What's wrong with my if else then function? It complies fine (Dev C++) but it doesn't function properly. It displays all the messages together.

void data(void)
{
cout<<"How many hours did you work: ";
cin>> total_hours;


cout<<"How many days did you work: ";
cin>> days;

return;
}
void process
{
income_distrubution== ((income/ total_hours));
income= (days * 50);
return;
}

Void result
{
if(income> total_hours)
{
cout << "Error.";
}
if (income< (total_hours *.30))
{
cout<< "You need to work more!." << endl;
}
if((total_hours >= 0 && days >= 0 ))
{
cout<<"Your income distribution : "<< income_distrubution<<" % "<<endl;
}
else
{
cout<<"The number of hours/days entered must be greater than 0."<<endl;
}

Edit/Delete Message

Try to use an else-if ladder:

void result
{
  if(income> total_hours)
  {
    cout << "Error.";
  }
  else if (income< (total_hours *.30))
  {
    cout << "You need to work more!." << endl;
  }
  else if((total_hours >= 0 && days >= 0 ))
  {
    cout << "Your income distribution : "<< income_distrubution<<" % " << endl;
  }
  else
  {
    cout << "The number of hours/days entered must be greater than 0." << endl;
  }
} // you forgot an ending brace here

Also: Wrap your code between code tags next time

Edited 3 Years Ago by happygeek: fixed formatting

if(condition) { do this }
else if(another condition) { do this }
else if(another condition) { do this }
else { do default }

I actually never understood why you would need to use an else-if... it seems that you should only ever hit one of the "else if"s , so if you just had several "if"s you would only hit one of them too, right?

To the OP:
This line is not making any sense: income_distrubution== ((income/ total_hours)); , notice the double '=', this expression will be evaluated, and the result will be ignored, this means that the result is not assigned to the variable income_distribution.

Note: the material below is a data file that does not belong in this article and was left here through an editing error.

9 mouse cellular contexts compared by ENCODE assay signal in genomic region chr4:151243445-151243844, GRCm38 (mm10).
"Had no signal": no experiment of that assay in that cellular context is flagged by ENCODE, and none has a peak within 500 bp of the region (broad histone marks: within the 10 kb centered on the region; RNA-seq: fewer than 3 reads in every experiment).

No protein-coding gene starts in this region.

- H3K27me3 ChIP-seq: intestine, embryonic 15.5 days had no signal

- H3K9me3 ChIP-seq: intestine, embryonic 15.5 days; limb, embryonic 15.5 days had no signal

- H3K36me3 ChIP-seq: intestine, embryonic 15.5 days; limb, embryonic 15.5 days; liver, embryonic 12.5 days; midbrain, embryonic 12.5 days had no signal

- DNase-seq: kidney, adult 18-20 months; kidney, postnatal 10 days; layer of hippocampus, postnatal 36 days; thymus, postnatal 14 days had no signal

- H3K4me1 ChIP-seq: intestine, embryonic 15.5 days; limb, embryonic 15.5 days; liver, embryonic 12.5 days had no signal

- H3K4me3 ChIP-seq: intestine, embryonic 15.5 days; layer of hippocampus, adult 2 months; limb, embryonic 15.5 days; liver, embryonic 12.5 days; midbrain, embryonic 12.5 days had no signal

Could you just post all of your code (and your actual assignment)? There are some important things missing for us to be able to help you better.
BTW, by just looking at the code you posted, I guess you've multiple global variables, which is a bad idea, because all your functions are relying on data outside themselves, what if a function accidentally changes a variable's value? (I agree that the use of one or more global variables can provide a convenient solution in some cases, but for most problems you probably want to avoid using them).

I actually never understood why you would need to use an else-if... it seems that you should only ever hit one of the "else if"s , so if you just had several "if"s you would only hit one of them too, right?

Anyway, if you just write if instead of else-if, then the condition will always be evaluated, and when the result yields true the code associated with that if will be executed, this is not the case if you use an else-if ladder. (I should have to see his assignment to evaluate whether my proposal was good in this case, could be that you're correct here).
Technically else-if is just something like this, I changed the indenting to actually make clear what it really is:

if( [I]expression[/I] )
{
    /* a chunk of code here */
}
else
{
   if( [I]expression[/I] )
   {
        /* a chunk of code here */
   }
   else
   {
       if( [I]expression[/I] )
       {
           /* a chunk of code here */
       }
       else
       {
           /* a chunk of code here */
       }
   }
}

Which does exactly the same as:

if( [I]expression[/I] )
{
    /* a chunk of code here */
}
else if( [I]expression[/I] )
{
    /* a chunk of code here */
}
else if( [I]expression[/I] )
{
    /* a chunk of code here */
}
else
{
    /* a chunk of code here */
}

, which is not the same as:

if( [I]expression[/I] )
{
    /* a chunk of code here */
}
if( [I]expression[/I] )
{
    /* a chunk of code here */
}
if( [I]expression[/I] )
{
    /* a chunk of code here */
}
else
{
    /* a chunk of code here */
}

In the last one, the expression in each if is always evaluated, so when you've for example two ifs, where the expression results in a non-zero value, the code associated with both ifs is executed.
In an else-if-ladder this isn't the case, the first expression which is evaluated to a non-zero value causes the code associated with that if to be executed, bypassing all other ifs when the code associated with that if was executed.

This article has been dead for over six months. Start a new discussion instead.